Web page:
Foreign investment of over Rs 12,000 crore is expected to land in the country as more than dozen foreign companies are planning to raise their stake in private sector insurance joint venture this year, an Assocham study said.
The liberalisation of foreign investment ceiling from 26 per cent to 49 per cent last year through the passage of Insurance Laws (Amendment) Bill last year, has opened the gateway for foreign investment in the Indian insurance industry.
The bill was passed by the parliament in March clearing decks for foreign entities to increase their stake in local private sector insurance companies. Foreign investors started ploughing capital into their Indian joint ventures, raising their equity holdings once the law came into effect.
Companies including AXA of France, Bupa of the UK, Nippon Life Insurance of Japan announced raising stake in their respective joint ventures.
The year 2016 began with Rs 1,705 crore investent proposal by UK's Standard Life in its Indian insurance JV with HDFC - HDFC Standard Life Insurance - to buy additional 9 percent stake in the company. After the transaction the stake of Standard life in HDFC Standard Life will increasee to 35 percent.
Based on the suggestions of Foreign Investment Promotion Board (FIPB), the proposal of HDFC Standard Life Insurance has been referred to Cabinet Committee on Economic Affairs (CCEA) for its approval. The money will flow as the approval from Cabinet comes, said ASSOCHAM.
Besides, more than a dozen foreign companies including BNP Paribas Cardif, Insurance Australia Group, Aviva Plc, Standard Life Plc, AIA, QBE Insurance Group and Fairfax Financial Holdings of Canada are expected to raise stakes in their ventures during this year.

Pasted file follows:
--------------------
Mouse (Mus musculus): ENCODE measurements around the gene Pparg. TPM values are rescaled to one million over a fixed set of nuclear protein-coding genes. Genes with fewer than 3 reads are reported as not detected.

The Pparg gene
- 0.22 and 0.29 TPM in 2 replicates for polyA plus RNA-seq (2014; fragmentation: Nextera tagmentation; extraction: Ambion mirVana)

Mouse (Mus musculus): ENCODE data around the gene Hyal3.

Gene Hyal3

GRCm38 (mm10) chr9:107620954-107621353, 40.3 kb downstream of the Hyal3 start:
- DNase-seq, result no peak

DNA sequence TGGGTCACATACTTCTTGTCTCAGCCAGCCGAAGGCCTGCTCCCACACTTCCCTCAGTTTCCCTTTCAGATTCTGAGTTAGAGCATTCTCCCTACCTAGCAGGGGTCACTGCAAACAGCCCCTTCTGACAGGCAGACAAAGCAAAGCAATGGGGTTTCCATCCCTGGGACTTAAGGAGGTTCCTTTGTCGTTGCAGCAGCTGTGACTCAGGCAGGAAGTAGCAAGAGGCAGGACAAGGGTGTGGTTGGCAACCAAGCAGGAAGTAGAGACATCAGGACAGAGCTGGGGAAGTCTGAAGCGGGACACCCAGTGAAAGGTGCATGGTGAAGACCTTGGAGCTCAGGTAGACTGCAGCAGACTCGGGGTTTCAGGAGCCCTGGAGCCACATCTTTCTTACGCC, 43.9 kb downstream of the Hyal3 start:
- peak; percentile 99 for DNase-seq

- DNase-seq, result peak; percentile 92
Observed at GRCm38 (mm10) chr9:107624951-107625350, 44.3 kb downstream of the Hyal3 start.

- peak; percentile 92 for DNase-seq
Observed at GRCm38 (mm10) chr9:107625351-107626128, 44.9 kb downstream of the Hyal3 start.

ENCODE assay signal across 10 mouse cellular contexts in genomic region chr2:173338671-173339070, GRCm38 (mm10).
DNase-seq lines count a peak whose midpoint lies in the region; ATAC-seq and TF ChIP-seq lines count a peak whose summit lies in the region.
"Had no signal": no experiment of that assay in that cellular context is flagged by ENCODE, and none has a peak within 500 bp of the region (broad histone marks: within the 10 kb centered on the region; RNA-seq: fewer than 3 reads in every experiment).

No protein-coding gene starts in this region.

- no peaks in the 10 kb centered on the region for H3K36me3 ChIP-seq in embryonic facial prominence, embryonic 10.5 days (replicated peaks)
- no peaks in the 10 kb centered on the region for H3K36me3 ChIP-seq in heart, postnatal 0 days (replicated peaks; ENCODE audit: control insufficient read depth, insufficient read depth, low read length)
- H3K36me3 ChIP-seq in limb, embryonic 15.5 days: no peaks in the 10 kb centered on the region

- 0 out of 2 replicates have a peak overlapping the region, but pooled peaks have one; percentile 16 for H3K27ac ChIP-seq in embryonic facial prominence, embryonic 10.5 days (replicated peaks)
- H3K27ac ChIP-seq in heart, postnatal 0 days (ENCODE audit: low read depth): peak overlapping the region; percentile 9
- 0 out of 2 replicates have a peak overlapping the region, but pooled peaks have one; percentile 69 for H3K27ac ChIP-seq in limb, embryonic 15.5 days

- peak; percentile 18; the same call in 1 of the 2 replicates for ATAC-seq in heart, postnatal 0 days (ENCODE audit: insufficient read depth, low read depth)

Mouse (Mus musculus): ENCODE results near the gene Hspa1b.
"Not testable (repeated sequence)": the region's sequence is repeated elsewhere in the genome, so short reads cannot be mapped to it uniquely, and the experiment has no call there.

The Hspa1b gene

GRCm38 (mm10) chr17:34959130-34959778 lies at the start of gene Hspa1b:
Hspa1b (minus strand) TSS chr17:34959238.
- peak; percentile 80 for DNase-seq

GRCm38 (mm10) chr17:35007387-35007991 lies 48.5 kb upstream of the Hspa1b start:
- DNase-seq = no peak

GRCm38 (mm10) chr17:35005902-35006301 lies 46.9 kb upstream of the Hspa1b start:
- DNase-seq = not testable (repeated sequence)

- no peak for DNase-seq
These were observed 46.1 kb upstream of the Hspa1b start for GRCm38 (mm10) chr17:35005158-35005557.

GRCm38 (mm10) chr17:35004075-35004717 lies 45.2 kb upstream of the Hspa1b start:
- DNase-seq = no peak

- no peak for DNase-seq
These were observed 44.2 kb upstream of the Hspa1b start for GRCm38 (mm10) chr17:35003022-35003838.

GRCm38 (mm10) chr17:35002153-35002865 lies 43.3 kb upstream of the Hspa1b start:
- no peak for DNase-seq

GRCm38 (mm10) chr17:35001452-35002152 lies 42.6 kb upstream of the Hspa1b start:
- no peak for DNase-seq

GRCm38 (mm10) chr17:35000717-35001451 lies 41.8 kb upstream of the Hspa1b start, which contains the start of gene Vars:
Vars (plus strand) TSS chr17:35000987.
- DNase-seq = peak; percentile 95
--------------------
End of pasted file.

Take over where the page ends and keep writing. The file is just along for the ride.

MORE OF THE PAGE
Mitsui Sumitomo Insurance Company of Japan also proposed to increase stake to 40 per cent from 26 per cent in Cholamandalam MS General Insurance Company for consideration of about Rs 883 crore.
About 9 insurance companies have already applied for regulatory clearances to bring in foreign investment, as per the data compiled by Assocham. If these proposals get approval, it will lead to inflow of about Rs 6,000 crore of foreign capital.
In addition, 10 companies are at different stage of deliberations with regard to increasing stake in their Indian insurance joint venture. “So more than Rs 12,000 crore is set to flow in the insurance sector comprising of both life and non-life during 2016. Besides, re-insurance sector would also see some fund flow as it has also get a leg-up through the amended Act,” said Mr. Rawat.
According to IRDAI, the total FDI in insurance sector as on March 31, 2015, was about Rs 8,031 crore. “This figure could well cross Rs 20,000 crore by the end of December this year” he said.
There are 52 insurance companies operating in India, of which 24 are in the life insurance business and 28 in the general insurance. State-owned General Insurance Corporation (GIC), in addition, is the sole national reinsurer. In order to deepen the re-insurance market, IRDAI permitted UK-based Lloyds to set up business in India.
Lloyds India will ensure that the market and the constituents are housed in one location for the conduct of reinsurance business.
It is to be noted that AXA raised stake in both life and non-life insurance ventures with Bharti Enterprises, leading to foreign capital inflow of about Rs 1,300 crore.
Japan's Nippon Life Insurance, too, announced the acquisition of another 23 per cent stake in Reliance Life Insurance for about Rs 2,265 crore. At the same time, Bupa also announced to raise its stake to 49 per cent in Max Bupa Health Insurance for Rs 191 crore.
The Netherlands based Ageon has also increased its stake in life insurance venture Aegon Life Insurance Company to 49 per cent.